Hilti blends IMD online and on-campus learning to develop young execs
Modularity, using components that can be separated and recombined, has been a game-changing development in many industries from rail to automotive and computing, and thus the subject of many a lesson at IMD business school.
But now IMD has taken those lessons to heart and has begun to experiment with what modularity might mean for developing executives.
Recently construction giant Hilti Corporation commissioned IMD to create a business education section of its graduate trainee program, which it runs to turn high-potential executives into the company’s future leaders.
The challenge was providing the best and most impactful learning experience but also allowing participants to continue to perform at their jobs all over the world.
IMD responded by blending carefully selected segments of its recently released suite of highly-personalized and interactive online-based programs, what it calls Online Programs, with on-campus learning to create a curriculum that was 100% tailored to Hilti’s development needs.
The Hilti participants began by undertaking units of IMD’s Online Programs Strategic Thinking and Disruptive Innovation over six weeks from their own locations to give them a basis in strategy and to get their creative juices flowing.
Next, the 24 Hilti executives who are taking part in the experience came to IMD’s campus for one week in-person sessions with IMD’s renowned faculty to dive even deeper into subjects like strategy, emerging markets, speed, leadership, digital transformation, organizational change, and more.
They also had a surprise day outdoors in the Swiss mountains where IMD organized a scenario to test their limits, leadership skills and self-awareness.
But just because they’re back to work, doesn’t mean they’re left alone to learn. One of the key elements of IMD’s Online Programs is that participants have coaches following them and providing individualized feedback. There is also ample opportunity for group and pair work with other participants.
Eivind Slaaen, Head of People and Development at Hilti and one of the minds behind the new format of program, had this to say: “I think the length of IMD’s Online Programs and the peer element are important parts of why they work so well. The peer element is motivating. If you’re alone, it’s easy not to do an online course. Also since they are studying for six weeks at a time and not, say, a year, it’s not so daunting.”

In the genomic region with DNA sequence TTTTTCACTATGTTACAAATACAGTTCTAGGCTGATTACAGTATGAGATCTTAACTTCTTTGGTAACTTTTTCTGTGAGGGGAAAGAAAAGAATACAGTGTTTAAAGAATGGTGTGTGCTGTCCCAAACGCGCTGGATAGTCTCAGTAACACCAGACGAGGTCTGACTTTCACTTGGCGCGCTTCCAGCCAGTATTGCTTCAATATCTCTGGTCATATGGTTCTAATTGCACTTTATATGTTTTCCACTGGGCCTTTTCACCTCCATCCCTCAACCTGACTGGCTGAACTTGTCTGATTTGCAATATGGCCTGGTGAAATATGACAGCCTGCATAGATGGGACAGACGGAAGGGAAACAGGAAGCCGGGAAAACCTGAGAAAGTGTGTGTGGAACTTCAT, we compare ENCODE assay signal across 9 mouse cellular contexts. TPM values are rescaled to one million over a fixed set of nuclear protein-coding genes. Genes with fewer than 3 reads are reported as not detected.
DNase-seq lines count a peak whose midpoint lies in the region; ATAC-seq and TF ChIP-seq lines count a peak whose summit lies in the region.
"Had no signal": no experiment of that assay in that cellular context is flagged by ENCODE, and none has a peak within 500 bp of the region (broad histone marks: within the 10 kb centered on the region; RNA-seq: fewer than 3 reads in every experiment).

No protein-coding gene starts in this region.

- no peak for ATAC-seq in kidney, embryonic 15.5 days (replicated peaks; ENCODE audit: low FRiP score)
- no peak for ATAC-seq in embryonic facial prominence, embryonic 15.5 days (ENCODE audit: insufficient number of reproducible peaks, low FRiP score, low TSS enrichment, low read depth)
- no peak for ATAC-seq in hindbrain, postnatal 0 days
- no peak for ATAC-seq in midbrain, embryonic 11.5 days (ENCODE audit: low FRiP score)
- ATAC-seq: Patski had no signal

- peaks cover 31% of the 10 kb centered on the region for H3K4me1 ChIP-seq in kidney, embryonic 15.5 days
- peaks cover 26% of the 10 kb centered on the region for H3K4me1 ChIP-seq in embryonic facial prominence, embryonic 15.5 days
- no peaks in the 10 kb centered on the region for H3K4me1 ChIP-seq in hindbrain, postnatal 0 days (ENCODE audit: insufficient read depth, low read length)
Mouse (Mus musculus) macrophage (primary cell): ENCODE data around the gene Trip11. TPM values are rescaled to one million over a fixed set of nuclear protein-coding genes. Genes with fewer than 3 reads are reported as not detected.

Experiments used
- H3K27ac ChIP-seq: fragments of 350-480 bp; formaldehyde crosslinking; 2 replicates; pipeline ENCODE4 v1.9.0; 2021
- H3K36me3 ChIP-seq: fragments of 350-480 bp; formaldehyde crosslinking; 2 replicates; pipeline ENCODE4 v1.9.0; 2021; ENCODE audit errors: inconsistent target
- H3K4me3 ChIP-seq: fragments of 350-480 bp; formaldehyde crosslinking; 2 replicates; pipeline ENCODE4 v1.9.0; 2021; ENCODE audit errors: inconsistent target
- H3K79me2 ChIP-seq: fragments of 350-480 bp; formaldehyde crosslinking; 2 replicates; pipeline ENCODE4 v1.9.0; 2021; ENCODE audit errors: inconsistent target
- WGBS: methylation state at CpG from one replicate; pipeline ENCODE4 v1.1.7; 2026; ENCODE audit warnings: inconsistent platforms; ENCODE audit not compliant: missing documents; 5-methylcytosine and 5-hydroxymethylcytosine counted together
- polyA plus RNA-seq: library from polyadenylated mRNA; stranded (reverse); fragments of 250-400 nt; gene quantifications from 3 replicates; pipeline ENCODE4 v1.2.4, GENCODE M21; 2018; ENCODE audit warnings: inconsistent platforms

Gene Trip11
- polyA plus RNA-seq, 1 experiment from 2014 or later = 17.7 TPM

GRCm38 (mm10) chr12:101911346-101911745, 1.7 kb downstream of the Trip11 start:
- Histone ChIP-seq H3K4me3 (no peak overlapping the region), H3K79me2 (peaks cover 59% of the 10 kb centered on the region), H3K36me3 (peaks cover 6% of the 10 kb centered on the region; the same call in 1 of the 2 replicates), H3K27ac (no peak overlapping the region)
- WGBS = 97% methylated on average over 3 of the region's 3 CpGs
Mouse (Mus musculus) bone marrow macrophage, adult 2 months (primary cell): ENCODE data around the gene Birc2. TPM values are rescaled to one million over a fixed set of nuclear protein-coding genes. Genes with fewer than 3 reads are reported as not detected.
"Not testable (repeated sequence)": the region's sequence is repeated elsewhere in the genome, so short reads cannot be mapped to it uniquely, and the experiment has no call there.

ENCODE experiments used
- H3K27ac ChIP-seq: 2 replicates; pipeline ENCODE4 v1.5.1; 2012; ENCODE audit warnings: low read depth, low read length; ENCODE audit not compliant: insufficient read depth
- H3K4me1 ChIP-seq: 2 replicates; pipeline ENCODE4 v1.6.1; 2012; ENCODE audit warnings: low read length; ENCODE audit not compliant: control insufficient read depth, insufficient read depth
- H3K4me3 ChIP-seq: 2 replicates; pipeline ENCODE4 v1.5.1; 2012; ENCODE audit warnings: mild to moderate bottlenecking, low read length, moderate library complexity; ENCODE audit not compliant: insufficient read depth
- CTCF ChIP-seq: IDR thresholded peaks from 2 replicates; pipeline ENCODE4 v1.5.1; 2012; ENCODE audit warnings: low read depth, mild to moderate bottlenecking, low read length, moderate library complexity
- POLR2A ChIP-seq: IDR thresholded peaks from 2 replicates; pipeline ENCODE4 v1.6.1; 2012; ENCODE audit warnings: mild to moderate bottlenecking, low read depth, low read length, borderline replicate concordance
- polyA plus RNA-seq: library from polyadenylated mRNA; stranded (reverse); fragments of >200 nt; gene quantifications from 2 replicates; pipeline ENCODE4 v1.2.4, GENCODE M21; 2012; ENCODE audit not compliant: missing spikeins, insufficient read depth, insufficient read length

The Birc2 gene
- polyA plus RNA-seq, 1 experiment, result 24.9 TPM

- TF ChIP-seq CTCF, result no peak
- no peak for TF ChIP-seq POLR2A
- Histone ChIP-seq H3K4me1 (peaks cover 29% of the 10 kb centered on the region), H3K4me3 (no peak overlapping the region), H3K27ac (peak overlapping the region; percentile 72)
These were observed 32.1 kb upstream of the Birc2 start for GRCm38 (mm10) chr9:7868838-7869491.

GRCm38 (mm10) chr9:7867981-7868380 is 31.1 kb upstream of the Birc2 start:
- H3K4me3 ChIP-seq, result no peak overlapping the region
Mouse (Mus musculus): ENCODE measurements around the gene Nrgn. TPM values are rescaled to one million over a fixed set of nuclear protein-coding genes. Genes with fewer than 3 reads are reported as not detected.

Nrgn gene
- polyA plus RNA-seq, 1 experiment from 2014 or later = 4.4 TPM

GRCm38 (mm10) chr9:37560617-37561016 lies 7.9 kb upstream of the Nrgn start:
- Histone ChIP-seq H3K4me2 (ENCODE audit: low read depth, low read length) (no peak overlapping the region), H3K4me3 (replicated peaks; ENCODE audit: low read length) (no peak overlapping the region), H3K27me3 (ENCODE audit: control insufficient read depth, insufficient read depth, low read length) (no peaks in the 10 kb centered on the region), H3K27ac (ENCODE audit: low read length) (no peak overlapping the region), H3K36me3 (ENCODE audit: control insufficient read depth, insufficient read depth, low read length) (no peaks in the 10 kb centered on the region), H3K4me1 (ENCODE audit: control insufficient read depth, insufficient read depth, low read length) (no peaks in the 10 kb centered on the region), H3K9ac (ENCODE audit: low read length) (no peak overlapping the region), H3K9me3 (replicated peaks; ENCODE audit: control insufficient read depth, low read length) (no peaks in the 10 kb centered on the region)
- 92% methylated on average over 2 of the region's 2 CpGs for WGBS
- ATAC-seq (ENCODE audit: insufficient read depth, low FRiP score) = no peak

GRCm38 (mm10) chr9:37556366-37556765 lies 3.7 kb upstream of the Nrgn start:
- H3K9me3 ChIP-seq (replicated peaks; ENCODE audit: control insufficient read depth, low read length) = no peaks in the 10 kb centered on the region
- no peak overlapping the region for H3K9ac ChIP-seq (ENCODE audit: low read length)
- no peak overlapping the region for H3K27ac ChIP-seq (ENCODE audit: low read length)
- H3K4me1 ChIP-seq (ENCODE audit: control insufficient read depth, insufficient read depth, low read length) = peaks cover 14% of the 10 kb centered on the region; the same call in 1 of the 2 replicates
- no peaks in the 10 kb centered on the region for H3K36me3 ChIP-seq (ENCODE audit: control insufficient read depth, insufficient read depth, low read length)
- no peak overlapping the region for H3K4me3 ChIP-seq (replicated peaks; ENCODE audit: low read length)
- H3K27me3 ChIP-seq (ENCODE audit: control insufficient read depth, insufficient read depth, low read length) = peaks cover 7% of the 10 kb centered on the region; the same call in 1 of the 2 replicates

“You get a lot of personal feedback in the online courses. You know somebody took the time to look at what you did and to tell you how you can improve,” said Zlatan Alikadic, a participant from Sweden.
Elvind and a number of the participants found the mix of online and face-to-face learning a great way to combine theory with experiential and peer learning.
“The mix of online and face-to-face works especially well,” Elvind said. “It gives the participants a theoretical basis up front and then they come to IMD to work on applying and consolidating what they have learned leading up to the on-campus experience.”
Jerome Darbre, who works for Hilti and is based in Zurich, said the online part allowed them to learn a great deal in a time frame that he would have never been able to afford to take away from the office. And the on-campus part gave him an opportunity to build on the virtual interactions and connect face to face with colleagues from many of the far-flung offices of his own company. Once in Lausanne, he thought IMD’s faculty were impressive in person. “They were inspiring and you can tell that they have passion,” he said.
The program managed to convert at least one skeptic. Ernesto Pulido from Mexico said that he was not a fan of online learning before the experience, but due to the high quality of the overall product and the appropriateness of the assignments, he got a lot out of the distance parts. “Plus it was wonderful to actually meet the professors later,” he said.
One of the overall program highlights for Magdalena Gajda from Poland, who is currently based in the UK, was the outdoor leadership session. “We were put to the test in a stressful situation. You really find out who the leaders are and they are not who you might expect them to be.”
Zlatan Alikadic said the program gave him a sense of commitment from his company. “The company walks the talk; you can see that they are investing in younger executives for the future,” he said.
Paul Hunter, Director of Digital Learning at IMD said the way Online Programs are conceived at IMD makes it possible for individual units to be used on their own or combined with other online modules and on-campus sessions. “Increasingly organizations are looking for bespoke blended solutions that combine the best of digital with the best of face to face. The combination of IMD’s Online Programs and classroom interaction provides a convenient, flexible and fully immersive experience.”
Beauty of customization
IMD Professor of Organizational Behavior and International Management Martha Maznevski directs the Hilti Outperformers blended program. “Thanks to the way our programs are put together, we could do something similar to what we did for Hilti for any organization, but the program might end up looking completely different because every company has different DNA. That’s the beauty of this type of learning customization,” Professor Maznevski said.
“IMD is great at offering the type of learning in the cloud that wasn’t available to companies before,” Elvind from Hilti said. “The modular nature of the program with IMD made it so we were sure to be able to adapt it to our company’s strategy,” he concluded.
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